MEDIA ADVISORY
FOR IMMEDIATE RELEASE
Ameinu Demands Denunciation of Donald Trump as He Brings His Dangerous Campaign to AIPAC
For More Information Contact:
Gideon Aronoff C.E.O Ameinu gideon@ameinu.net

New York (March 16, 2016) – Ameinu, North America’s largest grassroots progressive Zionist organization, released the following statement today regarding the American Israel Public Affairs Committee (AIPAC) and its deeply problematic invitation for Republican presidential candidate Donald Trump to address its Policy Conference, being held March 20-22.

“As a founding member of the AIPAC National Council (formerly the AIPAC Executive Committee), Ameinu is deeply disappointed that this important organization on U.S.-Israel relations, is treating its invitation to Donald Trump as if he were simply another presidential candidate. He is not.  
Ameinu, as a U.S.-based movement of progressive Zionists, has watched with extreme dismay as this year’s Republican presidential primary contest has stoked fear, hatred, divisiveness and even violence against vulnerable minority groups including Muslims, Mexicans, immigrants, refugees and protestors from the Black Lives Matter Movement. This is absolutely unacceptable in a pluralistic and democratic country like our own. And no candidate bears more responsibility and guilt for these disgraceful and destructive tactics than Donald Trump, the leading candidate for the Republican nomination. Trump’s approach to politics violates the core value of human dignity that we as Jews hold dear.  Moreover, as progressive Zionists who strive for interreligious and interethnic reconciliation and peace as guiding principles for Israel and its Palestinian neighbors, we view these same values as the cornerstone of our vision for American political life.
While Ameinu understands why an organization like AIPAC chose to hear the leading Republican candidate’s views on Israel, his disgusting bigotry, demagogic rhetoric and campaign style cannot be accepted as business as usual. Ameinu calls upon the AIPAC leadership to have the courage to make this crystal clear during the upcoming conference.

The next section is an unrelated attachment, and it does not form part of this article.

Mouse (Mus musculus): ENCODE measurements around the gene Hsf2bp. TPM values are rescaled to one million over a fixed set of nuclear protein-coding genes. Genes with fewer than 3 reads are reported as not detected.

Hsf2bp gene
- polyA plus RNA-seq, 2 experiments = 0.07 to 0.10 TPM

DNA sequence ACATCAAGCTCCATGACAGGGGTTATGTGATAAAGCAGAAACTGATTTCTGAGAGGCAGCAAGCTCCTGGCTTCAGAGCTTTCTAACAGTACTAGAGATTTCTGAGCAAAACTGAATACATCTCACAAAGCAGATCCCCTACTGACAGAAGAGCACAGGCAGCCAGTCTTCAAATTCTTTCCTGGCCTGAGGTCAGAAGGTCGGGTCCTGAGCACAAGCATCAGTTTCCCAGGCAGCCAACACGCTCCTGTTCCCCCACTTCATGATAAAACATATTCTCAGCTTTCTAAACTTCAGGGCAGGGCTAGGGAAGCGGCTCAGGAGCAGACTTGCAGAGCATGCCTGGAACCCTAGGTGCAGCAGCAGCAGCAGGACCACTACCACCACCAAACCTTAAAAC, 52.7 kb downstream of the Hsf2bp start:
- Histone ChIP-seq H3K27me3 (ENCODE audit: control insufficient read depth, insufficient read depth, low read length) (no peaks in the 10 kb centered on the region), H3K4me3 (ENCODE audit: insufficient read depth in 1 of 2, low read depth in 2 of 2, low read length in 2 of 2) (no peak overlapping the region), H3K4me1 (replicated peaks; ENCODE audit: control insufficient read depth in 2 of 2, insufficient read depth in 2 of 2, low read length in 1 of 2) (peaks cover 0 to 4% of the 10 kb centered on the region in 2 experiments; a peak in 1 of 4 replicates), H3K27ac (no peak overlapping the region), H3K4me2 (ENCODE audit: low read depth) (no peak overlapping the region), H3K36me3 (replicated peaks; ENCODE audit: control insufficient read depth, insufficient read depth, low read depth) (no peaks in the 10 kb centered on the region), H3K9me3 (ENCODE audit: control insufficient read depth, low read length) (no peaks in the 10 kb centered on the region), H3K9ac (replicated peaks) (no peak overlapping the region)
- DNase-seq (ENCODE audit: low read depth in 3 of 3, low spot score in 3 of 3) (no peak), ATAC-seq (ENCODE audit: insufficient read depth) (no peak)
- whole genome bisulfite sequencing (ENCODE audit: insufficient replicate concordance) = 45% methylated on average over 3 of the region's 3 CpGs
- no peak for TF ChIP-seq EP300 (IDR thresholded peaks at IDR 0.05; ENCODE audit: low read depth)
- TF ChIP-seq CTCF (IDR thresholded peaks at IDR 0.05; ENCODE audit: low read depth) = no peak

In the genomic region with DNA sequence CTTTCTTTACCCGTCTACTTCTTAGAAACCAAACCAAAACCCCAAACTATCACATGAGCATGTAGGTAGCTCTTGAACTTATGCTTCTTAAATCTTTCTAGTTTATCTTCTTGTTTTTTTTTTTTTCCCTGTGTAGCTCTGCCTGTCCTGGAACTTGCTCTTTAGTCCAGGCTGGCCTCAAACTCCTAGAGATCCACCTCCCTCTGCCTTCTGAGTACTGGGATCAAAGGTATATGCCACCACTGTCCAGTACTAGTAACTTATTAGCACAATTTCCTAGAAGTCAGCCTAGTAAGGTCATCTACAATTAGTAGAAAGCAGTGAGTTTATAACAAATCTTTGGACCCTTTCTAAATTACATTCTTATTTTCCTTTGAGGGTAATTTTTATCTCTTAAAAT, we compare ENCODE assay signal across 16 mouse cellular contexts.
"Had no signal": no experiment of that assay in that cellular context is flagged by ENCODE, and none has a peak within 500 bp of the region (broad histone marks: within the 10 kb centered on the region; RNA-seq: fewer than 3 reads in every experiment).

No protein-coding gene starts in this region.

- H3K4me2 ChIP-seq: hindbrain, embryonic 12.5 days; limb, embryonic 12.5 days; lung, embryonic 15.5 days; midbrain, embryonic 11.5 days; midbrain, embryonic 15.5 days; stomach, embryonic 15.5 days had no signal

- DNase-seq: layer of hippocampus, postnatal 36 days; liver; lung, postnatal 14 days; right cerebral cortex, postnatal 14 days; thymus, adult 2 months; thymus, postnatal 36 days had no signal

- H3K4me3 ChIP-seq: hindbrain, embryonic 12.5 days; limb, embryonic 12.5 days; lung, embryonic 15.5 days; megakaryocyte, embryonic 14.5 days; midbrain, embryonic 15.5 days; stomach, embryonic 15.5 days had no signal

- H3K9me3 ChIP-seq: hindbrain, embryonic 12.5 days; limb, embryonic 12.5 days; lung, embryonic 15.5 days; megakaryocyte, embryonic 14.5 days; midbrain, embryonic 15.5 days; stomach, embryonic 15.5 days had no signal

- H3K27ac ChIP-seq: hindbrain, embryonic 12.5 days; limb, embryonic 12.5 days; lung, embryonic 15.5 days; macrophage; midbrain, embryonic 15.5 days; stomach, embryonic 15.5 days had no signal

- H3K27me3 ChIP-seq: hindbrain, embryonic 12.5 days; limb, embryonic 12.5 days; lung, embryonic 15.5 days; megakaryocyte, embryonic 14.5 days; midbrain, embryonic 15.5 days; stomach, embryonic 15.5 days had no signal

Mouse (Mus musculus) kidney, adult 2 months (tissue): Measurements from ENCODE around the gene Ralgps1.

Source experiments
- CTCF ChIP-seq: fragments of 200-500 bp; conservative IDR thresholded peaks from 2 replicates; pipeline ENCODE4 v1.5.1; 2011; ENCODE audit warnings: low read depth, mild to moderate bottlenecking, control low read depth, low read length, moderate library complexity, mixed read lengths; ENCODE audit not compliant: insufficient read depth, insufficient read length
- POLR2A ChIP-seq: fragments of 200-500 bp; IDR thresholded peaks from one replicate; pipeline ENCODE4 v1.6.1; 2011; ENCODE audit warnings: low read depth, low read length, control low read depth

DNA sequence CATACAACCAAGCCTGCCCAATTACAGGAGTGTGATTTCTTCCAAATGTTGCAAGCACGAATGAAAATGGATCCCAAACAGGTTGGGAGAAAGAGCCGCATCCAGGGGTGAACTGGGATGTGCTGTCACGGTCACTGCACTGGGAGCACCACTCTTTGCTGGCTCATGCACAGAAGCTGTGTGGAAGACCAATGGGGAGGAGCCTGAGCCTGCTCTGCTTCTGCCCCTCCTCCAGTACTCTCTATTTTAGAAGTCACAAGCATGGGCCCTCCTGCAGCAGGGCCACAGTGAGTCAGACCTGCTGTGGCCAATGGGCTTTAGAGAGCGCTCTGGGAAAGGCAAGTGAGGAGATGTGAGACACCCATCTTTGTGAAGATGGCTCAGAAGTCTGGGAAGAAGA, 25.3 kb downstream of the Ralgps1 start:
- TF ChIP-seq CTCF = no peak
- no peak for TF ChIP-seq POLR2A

Ameinu also calls on our fellow members of the AIPAC National Council, and the thousands of grassroots participants in the Policy Conference, to raise a collective voice of Jewish outrage and make an unequivocal denunciation of Donald Trump’s bigotry. American Jewry can never accept scapegoating of minorities as a political tool. While AIPAC can hear what Donald Trump has to say about Israel, we all must take a stand with our fellow citizens to demand a politics of inclusion rather than fear. The decision to invite a candidate like Donald Trump to AIPAC gives our community a chance to make this point loud and clear. It is a chance we cannot miss.”
  
About Ameinu:

Ameinu, the largest grassroots progressive Zionist organization in North America, is dedicated to promoting a just peace between Israel, the Palestinians and the countries of the region.  Ameinu also works for social and economic justice for all in Israel and around the world. Ameinu reinforces Jewish continuity through support for Habonim Dror, the Labor Zionist youth movement, and the Kibbutz Program Center, which sends 100’s of young adults on unique Kibbutz and other social justice journeys to Israel every year.



Monday, March 14, 2016

Why I'm voting for Bernie Sanders in the New York primary

I've been trying to figure out who to vote for in the New York primary, which is coming up on April 19. I had been leaning toward Hillary Clinton, but her recent statement on the supposed contribution the Reagans made to fighting AIDS in the 1980s had changed my mind. I'm going to vote for Bernie Sanders.

A couple of days ago, Hillary Clinton said this about Nancy Reagan, who has just died: